So I’m going to look here at one key area where you might be hitting a sticking point: where some sort of injury or hurt is happening to your character.
Physical pain (temporary)
This starts with bruises and scrapes and goes up to broken bones, internal bleeding, and short-lived illnesses.
My main struggle with this type of “bad thing” is when it gets bad enough to warrant a hospital trip or ambulance. I’ll address some of these practicalities in a moment.
Physical pain (long-term, or even terminal)
I’m thinking here of severed limbs, brain tumours, cancer – anything that’s permanent or at least unlikely to be resolved within a single novel.
This could need careful handling if introduced part-way through a novel (you might well need some level of foreshadowing). Of course, you could always start off with a protagonist or main character who has an existing serious illness or condition.
Some authors find this much easier than physical injury. It could mean anything from a bad day to a broken heart to serious emotional abuse.
I find this tricky to write without getting into rather angsty territories. If you want to keep the narrative moving, rather than getting bogged down in the ins and outs of a character’s precise emotional state, you might try focusing on the externals (what do they do that shows how they’re feeling) rather than on their thoughts.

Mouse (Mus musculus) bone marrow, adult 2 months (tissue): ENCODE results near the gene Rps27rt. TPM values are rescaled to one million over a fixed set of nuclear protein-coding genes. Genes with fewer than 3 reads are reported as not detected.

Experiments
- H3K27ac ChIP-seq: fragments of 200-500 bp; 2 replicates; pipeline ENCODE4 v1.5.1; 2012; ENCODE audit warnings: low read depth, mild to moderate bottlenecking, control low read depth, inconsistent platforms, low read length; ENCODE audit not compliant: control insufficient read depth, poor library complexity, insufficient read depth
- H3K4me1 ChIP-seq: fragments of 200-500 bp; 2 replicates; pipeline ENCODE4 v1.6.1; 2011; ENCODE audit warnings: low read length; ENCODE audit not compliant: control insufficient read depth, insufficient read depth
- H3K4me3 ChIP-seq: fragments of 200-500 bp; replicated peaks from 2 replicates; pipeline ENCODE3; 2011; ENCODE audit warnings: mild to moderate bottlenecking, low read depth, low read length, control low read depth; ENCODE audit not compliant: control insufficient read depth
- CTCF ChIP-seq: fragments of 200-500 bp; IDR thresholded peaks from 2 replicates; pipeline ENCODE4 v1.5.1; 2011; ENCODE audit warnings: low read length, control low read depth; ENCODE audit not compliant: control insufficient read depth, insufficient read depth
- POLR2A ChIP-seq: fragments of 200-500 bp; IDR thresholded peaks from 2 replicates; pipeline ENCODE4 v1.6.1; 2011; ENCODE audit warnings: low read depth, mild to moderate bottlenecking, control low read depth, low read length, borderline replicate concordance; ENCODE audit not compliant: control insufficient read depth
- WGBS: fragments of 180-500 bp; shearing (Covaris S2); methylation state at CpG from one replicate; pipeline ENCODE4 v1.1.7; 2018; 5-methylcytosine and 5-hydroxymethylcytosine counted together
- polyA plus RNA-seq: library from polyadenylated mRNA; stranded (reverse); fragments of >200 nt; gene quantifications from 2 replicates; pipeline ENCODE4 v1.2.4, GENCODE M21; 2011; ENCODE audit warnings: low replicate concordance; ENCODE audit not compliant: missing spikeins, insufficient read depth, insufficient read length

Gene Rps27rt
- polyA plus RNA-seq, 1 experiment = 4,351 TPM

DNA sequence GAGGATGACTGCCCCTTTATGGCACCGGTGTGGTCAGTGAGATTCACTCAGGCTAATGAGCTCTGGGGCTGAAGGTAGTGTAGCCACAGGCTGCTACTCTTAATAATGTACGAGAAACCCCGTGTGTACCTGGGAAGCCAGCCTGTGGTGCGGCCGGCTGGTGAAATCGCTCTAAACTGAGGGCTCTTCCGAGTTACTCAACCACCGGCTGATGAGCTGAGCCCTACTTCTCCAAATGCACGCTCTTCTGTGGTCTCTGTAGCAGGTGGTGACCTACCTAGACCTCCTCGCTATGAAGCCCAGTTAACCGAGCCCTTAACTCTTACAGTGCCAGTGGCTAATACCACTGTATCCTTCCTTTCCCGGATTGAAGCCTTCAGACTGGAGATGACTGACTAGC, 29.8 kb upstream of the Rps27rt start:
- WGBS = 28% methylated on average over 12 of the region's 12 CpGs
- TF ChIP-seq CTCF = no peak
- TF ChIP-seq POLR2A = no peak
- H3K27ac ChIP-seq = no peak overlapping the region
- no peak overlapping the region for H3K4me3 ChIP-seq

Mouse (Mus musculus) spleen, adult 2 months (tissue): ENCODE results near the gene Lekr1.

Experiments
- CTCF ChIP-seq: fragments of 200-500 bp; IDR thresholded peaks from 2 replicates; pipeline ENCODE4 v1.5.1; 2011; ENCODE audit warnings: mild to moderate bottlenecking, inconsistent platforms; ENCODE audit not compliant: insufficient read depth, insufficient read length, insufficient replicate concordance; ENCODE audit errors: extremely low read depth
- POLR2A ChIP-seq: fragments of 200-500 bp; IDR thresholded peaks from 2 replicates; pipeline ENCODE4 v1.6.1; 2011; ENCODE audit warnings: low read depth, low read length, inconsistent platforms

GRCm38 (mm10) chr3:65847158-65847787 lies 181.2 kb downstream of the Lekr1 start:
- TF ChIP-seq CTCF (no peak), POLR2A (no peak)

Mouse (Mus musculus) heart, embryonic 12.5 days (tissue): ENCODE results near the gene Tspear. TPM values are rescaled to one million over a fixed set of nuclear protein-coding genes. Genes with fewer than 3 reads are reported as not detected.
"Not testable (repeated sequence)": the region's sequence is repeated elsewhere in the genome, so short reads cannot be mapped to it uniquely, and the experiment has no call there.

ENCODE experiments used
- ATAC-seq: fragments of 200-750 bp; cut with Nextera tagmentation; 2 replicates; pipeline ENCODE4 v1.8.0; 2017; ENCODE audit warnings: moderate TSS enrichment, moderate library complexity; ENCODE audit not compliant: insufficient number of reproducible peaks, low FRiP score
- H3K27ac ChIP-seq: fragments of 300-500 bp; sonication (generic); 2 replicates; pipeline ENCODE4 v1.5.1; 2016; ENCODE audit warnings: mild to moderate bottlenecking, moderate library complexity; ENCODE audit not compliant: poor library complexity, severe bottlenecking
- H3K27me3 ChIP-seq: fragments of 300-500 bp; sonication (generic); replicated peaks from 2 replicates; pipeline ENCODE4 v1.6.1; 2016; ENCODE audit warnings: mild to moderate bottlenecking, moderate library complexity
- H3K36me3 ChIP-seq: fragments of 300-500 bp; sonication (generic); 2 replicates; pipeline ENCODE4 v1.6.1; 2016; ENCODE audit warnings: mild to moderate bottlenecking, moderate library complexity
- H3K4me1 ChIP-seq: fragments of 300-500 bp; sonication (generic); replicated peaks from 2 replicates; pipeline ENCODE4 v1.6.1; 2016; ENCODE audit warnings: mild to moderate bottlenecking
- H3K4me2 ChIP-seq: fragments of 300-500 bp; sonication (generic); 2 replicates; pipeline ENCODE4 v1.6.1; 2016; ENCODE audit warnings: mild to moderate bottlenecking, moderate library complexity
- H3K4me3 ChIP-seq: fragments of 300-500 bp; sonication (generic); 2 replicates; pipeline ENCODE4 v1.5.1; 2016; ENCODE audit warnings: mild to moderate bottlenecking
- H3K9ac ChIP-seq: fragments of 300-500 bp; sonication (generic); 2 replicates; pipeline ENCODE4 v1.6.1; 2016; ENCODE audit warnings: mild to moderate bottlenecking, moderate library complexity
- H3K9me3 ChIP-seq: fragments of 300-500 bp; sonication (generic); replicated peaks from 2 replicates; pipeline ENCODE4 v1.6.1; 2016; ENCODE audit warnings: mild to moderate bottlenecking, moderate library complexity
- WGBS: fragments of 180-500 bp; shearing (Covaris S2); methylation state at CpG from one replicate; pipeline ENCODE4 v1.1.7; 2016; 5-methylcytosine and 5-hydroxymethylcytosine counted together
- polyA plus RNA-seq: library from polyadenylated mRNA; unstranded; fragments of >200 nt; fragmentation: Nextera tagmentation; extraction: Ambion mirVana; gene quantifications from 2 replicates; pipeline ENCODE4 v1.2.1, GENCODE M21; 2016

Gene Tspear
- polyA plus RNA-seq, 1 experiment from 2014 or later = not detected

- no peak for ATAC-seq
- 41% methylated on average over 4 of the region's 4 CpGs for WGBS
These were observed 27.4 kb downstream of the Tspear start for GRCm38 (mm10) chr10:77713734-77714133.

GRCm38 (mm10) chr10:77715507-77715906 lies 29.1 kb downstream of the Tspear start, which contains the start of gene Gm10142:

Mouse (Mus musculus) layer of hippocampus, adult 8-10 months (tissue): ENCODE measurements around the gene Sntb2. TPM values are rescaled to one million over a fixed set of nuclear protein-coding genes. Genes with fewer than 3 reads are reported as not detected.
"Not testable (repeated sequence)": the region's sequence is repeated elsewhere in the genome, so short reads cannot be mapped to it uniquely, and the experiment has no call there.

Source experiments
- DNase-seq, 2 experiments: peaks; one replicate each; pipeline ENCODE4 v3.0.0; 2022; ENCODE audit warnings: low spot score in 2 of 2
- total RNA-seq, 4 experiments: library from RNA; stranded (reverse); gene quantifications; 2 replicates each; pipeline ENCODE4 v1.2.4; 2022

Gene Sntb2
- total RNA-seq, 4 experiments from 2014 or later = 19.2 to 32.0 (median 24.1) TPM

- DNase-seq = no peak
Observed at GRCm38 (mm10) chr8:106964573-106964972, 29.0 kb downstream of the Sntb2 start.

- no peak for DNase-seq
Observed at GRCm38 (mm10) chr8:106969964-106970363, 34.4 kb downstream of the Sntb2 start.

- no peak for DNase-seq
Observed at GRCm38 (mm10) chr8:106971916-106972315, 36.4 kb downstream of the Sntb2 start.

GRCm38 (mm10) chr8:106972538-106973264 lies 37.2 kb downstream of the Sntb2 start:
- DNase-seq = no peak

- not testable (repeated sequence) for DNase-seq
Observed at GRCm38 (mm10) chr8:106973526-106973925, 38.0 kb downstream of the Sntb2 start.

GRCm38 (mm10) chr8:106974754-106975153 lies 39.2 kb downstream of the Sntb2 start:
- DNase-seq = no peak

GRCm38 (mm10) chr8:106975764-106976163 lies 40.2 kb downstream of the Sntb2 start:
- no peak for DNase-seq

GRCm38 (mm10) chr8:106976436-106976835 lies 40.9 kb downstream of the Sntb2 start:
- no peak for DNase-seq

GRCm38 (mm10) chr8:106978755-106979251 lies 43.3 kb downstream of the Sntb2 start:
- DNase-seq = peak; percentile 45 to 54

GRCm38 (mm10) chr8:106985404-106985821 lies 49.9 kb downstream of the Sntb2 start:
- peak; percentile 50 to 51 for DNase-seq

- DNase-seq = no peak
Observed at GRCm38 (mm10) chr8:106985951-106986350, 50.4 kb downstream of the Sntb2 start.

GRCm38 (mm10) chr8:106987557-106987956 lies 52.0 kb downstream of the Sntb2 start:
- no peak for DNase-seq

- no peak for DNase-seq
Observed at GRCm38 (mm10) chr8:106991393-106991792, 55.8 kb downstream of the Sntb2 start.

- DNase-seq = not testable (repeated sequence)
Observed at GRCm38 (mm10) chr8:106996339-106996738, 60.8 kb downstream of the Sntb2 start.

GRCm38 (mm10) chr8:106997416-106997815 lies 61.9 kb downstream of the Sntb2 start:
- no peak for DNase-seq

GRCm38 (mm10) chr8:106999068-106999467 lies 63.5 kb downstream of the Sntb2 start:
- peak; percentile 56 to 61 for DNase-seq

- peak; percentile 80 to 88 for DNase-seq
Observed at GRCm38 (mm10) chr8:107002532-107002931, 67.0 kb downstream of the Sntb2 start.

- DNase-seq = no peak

Psychic / supernatural pain
If you’re writing fantasy, science fiction, supernatural thrillers, paranormal romance, or anything that goes above and beyond the real world … you may well have elements of this in your novel.
Psychic or supernatural pain might be a side effect of using magic (your main character can cast spells but it takes a toll). It could be an attack from a character with psychic powers, or a demon, or an alien – depending on your genre.
It’s not necessarily easy to write: sure, readers won’t have any basis for telling you “that’s not what it feels like”, but you still need to make it work. It has to seem real, even though it’s not.